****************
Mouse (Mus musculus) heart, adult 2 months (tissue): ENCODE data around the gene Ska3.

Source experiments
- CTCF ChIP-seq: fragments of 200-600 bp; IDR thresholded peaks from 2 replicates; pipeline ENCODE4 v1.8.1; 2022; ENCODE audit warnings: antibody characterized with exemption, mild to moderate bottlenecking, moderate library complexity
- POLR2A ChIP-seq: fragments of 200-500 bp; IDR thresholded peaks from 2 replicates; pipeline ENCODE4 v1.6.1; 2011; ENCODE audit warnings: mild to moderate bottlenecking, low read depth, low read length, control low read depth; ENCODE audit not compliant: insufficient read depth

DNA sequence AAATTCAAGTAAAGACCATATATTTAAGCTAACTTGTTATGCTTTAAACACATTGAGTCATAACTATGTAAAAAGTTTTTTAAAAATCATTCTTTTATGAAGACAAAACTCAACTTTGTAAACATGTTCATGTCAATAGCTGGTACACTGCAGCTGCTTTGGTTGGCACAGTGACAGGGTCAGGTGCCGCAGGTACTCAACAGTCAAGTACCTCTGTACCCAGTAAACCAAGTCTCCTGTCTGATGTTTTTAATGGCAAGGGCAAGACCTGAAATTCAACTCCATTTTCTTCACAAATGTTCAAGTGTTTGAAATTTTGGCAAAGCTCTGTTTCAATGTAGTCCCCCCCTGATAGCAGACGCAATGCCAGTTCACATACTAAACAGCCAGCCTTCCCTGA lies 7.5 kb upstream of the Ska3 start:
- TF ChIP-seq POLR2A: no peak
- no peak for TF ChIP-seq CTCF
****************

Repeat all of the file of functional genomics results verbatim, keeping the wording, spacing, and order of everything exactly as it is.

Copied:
Mouse (Mus musculus) heart, adult 2 months (tissue): ENCODE data around the gene Ska3.

Source experiments
- CTCF ChIP-seq: fragments of 200-600 bp; IDR thresholded peaks from 2 replicates; pipeline ENCODE4 v1.8.1; 2022; ENCODE audit warnings: antibody characterized with exemption, mild to moderate bottlenecking, moderate library complexity
- POLR2A ChIP-seq: fragments of 200-500 bp; IDR thresholded peaks from 2 replicates; pipeline ENCODE4 v1.6.1; 2011; ENCODE audit warnings: mild to moderate bottlenecking, low read depth, low read length, control low read depth; ENCODE audit not compliant: insufficient read depth

DNA sequence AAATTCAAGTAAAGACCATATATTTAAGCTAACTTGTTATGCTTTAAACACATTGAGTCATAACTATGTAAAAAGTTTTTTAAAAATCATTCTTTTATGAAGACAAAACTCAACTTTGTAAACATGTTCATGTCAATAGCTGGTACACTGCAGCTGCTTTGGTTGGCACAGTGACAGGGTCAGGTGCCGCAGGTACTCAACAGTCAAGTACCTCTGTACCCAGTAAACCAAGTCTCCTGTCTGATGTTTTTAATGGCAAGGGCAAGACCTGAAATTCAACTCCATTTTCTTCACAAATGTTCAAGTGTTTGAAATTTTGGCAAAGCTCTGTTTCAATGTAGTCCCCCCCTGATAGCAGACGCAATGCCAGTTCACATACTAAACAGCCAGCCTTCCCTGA lies 7.5 kb upstream of the Ska3 start:
- TF ChIP-seq POLR2A: no peak
- no peak for TF ChIP-seq CTCF